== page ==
Further, it’s difficult for us to grasp the thought process of Lilith and Forrest as they experience their changes of heart. If the society was communist and their target a slum lord, that will create very different feelings than if the society is vigilante and their target burned down an orphanage with the kids inside for the insurance.

Thinking about it, I believe this picture would make a nice double bill with The Volga Boatman, which deals with the Russian Revolution but fails to mention communism and indicates that the whole mess was caused by both sides wanting to swap dates. The Ace of Hearts seems to believe that terrorism can be ended by a nice little wedding. This was simplistic in 1921 and it’s simplistic today.

If this guy starts laughing, flee.

This is generally weaker sauce than The Penalty, though it should be noted that in that case, the film was masterfully adapted by Charles Kenyon and Philip Lonergan. They did a wonderful job of pruning down Morris’s over-the-top story into just the right level of bonkers. I was unable to obtain a copy of The Purple Mask, upon which The Ace of Hearts is based, but the two main issues with the film (flat women, unsatisfying happy ending) were both issues in the original novel version of The Penalty. I’ll make an educated guess that the fault was with Morris.

It was a dark and stormy night. A sinister man stood in the street. He said: “I will tell you a story. It was a dark and stormy night…”

In the end, the film survives on its direction, its atmosphere and Lon Chaney. Wallace Worsley isn’t terribly flashy, though he displays the love for moody lighting shared by so many directors who began their careers in the 1910s. (Don Short is the credited cinematographer.) Worsley’s main gift is keeping the madness of the story somewhat grounded and the suspense building. That’s nothing to sneeze at.

We’re also treated to wind and rain and generally inclement weather as befits the violent characters of the film. (One promotion idea for the film involved dressing a man in a Chaney-esque costume and drenching him with water. A small dog would walk with him and wear a sweater advertising the film. Okey-dokey then.) The weather analogy is a bit overplayed when love overtakes our leads and the sunshine returns to their lives but it’s not too bad.

I see you!

The Ace of Hearts also has a can’t-put-your-finger-on-it air of weirdness. Nothing as overt as The Penalty (which immediately showed us an amputation gone wrong and a drug fiend knifing a woman) but definitely odd. This is mostly due to the lack of normal characters, as mentioned before, but it is also thanks to voyeuristic shots: the overhead view of the cards being dealt, the silhouettes of the honeymooning anarchists, the young couple playing footsie.

Of course, I dare say that almost everyone who sees this picture has come for Chaney and he should please his fans with his performance. He does carry on a bit with much wide-eyed madness and dramatic gestures but he also basically carries the film. John Bowers was never much of a screen presence, at least in my opinion, and Leatrice Joy displays none of the pep she showed for Maurice Tourneur or Cecil B. DeMille. Perhaps their characters are just too flat.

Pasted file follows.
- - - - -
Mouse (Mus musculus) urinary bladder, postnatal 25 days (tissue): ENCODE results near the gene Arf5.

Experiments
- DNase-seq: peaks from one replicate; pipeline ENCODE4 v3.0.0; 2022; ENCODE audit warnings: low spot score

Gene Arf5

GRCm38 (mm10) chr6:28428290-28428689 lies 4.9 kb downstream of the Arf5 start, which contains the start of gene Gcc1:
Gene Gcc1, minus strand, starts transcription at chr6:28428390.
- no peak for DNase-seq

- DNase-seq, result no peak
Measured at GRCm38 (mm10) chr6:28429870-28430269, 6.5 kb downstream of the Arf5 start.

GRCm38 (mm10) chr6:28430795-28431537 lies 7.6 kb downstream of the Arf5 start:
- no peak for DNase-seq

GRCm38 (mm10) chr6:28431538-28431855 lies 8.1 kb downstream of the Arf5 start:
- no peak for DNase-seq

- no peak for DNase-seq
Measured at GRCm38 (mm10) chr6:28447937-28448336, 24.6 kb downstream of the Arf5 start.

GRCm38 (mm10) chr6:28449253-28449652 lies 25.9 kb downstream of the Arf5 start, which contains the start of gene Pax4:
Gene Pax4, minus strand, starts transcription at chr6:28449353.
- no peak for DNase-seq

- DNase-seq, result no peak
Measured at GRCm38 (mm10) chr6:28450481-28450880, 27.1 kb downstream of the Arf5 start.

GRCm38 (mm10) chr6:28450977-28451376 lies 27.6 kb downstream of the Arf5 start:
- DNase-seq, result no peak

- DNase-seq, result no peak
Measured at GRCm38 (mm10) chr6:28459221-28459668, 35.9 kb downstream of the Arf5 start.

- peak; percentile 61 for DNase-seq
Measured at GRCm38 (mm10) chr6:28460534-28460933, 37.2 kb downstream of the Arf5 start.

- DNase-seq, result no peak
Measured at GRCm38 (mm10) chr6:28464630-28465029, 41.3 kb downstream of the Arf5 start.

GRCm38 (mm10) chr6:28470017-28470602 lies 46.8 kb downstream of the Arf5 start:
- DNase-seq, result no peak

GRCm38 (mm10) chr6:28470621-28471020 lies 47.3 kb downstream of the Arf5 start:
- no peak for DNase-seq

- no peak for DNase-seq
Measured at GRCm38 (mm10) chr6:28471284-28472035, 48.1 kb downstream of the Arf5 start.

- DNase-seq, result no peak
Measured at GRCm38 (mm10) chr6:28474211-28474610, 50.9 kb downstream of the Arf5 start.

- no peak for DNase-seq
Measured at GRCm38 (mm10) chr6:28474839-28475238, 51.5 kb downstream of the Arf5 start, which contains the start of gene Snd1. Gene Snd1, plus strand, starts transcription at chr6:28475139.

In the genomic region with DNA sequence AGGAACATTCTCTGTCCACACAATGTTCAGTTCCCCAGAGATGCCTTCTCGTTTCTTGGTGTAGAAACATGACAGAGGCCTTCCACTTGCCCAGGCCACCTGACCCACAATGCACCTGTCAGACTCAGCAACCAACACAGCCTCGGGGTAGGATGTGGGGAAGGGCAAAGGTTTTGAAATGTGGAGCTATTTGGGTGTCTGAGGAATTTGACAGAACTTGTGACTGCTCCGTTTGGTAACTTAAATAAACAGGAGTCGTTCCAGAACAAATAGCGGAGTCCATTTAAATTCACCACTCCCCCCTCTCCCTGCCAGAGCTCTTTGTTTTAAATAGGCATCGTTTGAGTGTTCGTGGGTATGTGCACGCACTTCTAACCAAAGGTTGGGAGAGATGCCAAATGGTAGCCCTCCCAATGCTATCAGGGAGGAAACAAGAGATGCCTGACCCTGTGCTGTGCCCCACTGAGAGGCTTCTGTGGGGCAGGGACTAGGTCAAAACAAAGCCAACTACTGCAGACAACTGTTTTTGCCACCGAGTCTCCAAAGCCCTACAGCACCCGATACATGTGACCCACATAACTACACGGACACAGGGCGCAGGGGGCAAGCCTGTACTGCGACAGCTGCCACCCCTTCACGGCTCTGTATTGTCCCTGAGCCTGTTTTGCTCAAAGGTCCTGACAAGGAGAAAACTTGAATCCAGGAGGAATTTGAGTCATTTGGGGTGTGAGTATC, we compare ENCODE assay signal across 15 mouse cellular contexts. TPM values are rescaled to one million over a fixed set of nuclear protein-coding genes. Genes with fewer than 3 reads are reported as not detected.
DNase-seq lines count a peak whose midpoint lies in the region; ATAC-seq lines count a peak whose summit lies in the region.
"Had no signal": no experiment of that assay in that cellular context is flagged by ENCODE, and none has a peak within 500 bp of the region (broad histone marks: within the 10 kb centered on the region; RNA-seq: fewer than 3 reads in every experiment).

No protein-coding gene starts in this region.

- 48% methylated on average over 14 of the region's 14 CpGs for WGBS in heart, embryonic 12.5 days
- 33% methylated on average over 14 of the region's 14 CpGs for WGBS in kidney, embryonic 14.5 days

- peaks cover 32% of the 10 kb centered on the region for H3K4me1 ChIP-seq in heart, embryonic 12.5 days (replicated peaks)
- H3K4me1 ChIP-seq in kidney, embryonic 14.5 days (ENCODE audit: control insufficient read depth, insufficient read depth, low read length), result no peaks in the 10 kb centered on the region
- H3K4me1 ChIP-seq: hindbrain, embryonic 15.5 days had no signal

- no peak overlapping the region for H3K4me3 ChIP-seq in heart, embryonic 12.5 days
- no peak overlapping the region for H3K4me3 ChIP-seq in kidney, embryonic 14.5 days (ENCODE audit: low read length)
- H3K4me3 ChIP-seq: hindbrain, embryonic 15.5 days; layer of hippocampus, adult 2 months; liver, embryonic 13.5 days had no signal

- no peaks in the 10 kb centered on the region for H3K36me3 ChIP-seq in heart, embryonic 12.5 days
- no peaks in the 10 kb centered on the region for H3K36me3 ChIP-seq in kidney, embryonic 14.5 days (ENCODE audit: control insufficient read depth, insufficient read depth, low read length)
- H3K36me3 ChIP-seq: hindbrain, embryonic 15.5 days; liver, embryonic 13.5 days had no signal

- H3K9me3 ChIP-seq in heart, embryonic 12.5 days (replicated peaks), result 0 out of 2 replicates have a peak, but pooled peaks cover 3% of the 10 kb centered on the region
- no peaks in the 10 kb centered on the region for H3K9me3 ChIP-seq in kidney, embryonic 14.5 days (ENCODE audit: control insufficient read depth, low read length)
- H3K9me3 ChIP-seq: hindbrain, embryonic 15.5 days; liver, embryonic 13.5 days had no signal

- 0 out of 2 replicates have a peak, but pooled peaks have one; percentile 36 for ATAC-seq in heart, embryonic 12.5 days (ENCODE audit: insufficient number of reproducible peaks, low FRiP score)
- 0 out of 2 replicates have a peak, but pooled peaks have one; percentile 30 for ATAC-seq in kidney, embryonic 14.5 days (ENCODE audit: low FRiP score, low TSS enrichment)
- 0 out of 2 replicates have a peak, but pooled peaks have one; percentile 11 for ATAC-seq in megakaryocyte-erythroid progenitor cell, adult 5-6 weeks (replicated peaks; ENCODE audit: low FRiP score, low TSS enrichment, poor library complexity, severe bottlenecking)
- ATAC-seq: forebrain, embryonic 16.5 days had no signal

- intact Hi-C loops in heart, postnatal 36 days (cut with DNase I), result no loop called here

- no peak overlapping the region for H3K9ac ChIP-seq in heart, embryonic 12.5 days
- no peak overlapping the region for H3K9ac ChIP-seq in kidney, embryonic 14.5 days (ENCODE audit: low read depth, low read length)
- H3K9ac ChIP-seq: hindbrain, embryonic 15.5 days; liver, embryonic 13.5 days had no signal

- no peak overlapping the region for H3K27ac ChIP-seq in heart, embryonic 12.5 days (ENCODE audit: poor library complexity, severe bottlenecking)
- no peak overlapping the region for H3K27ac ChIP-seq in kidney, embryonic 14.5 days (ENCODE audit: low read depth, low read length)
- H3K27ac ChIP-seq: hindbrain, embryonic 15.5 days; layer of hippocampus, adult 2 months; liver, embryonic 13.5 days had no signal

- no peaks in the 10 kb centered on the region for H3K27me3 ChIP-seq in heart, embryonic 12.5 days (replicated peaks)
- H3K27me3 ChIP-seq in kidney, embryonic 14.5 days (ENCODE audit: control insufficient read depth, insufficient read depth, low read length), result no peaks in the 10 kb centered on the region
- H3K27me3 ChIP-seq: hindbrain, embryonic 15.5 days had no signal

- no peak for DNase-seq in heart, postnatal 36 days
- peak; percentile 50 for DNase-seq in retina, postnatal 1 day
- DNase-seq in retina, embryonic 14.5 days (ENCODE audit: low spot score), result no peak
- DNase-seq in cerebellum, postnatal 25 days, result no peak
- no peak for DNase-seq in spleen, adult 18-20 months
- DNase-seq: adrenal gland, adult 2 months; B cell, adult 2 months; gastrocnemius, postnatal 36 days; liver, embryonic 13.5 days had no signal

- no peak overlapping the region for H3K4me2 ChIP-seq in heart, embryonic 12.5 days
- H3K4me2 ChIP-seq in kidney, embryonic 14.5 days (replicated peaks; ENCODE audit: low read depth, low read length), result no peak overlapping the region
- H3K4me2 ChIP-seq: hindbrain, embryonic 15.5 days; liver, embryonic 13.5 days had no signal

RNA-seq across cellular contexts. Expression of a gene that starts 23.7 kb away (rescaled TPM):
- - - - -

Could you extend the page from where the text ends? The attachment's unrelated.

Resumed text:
Leatrice is so much more fun once she bobs her hair.

Chaney doesn’t have much to work with either but he plays it for all it’s worth. He’s required to hug a dog in the rain all night, for heaven’s sake, but he throws his all in. And (spoiler, I guess, kinda) the grand finale when he realizes that he has a way of saving Lilith is absolutely splendid, one of Chaney’s top ten meltdowns and that’s saying a lot. He has set up a suicide bomb and is waiting for it to go off, smugly watching as the cards are dealt. He gets the ace of hearts, of course, which causes him to dissolve into laughter. Over the top? Sure but it’s also great fun.

It’s a neighborly day in this beauty wood, A neighborly day for a beauty. Would you be mine? Could you be mine?

(Spoilers) The film does kind of forget that both Lillith and Forrest were apparently longtime members of the secret society and that it is hinted that the assassination in the film was not their first. So the happy ending of the film involves two terrorists living happily ever after in the greater Los Angeles area? Oh my! (I should also note that the ending was reshot as it was deemed ridiculous. The original ending apparently showed the climactic bombing in flashback, which would have been a terrible idea. Flashbacks suck suspense from scenes and to do so in the finale is the height of bad storytelling. Good call, Goldwyn!)

Lon, you have scenery crumbs on your lapel.

Chaney does take big whacking bites out of the scenery and one wishes that he had been reined in a little but he remains the best thing about the picture.

The Ace of Hearts is a little mad, a little odd and not quite on par with Chaney’s other work from this period but it is a good showcase for his talents. It’s not a masterpiece exactly but it is a great period piece and an entertaining oddity.

Where can I see it?

Released on DVD as part of The Lon Chaney Collection.


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  1. A Gardyasz

    I too enjoyed this film’s pushing the audience into the deep end right off the bat. Thanks for the historical tidbits!

  2. Steven R

    While they were often confused for each back then, Anarchists and Communists are far apart in their political practice and views. Simplifying it greatly, Communists believing in the state, and Anarchists wanting to smash the state. Sorry, one of my pet peeves. I’ll go and watch this film….

    1. Fritzi Kramer

      Since the film never specifies whether the secret society is made up of communists, socialists, union organizers, anarchists or random murderers, it’s rather a moot point. The Red Scare was no more related to real communism than the post-WWII encore and the lumping together was likely intentional as it proved a convenient excuse for a purge. The point of the information is that terrorist bombings were on the public mind in the 1920s.

  3. Marie Roget

    I love The Ace of Hearts for its weirdness, its bizarre atmosphere, ambience, call it what you will. Will watch it at least 1-2 times a year for that alone, plus of course Chaney (!) and Joy (in an interesting early incarnation).

    Fun Factoid: had the privilege to know quite well Wallace Worsley’s son, the late Wally Jr. He was a production supervisor; had been a location manager for years also. Met Wally and his (I think it was third) wife Sue Dwiggins through mutual studio friends. Delightful people filled with fascinating stories about their careers. They lived in a fine old hillside house which overlooked the San Fernando Valley, with panoramic views of Universal, Warner Bros., and NBC’s Burbank studios. Nice film folks of the old school. And Wally made a superb Three Alarm Chili- managed to weasel the recipe out of him after much cajoling 😉